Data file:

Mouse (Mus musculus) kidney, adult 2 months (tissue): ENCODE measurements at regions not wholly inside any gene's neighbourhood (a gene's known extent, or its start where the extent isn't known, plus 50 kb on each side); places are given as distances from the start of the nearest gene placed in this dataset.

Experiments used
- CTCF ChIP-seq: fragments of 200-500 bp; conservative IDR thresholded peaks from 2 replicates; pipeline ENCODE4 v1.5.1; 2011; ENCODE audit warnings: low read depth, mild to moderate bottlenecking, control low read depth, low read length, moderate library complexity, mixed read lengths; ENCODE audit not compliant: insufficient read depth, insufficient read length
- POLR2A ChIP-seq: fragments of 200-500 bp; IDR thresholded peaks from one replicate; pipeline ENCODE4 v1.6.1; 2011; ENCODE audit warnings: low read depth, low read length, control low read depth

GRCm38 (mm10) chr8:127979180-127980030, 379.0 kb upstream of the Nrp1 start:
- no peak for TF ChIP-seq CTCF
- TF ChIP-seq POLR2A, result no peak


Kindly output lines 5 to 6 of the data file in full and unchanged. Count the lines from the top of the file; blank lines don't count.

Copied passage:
GRCm38 (mm10) chr8:127979180-127980030, 379.0 kb upstream of the Nrp1 start:
- no peak for TF ChIP-seq CTCF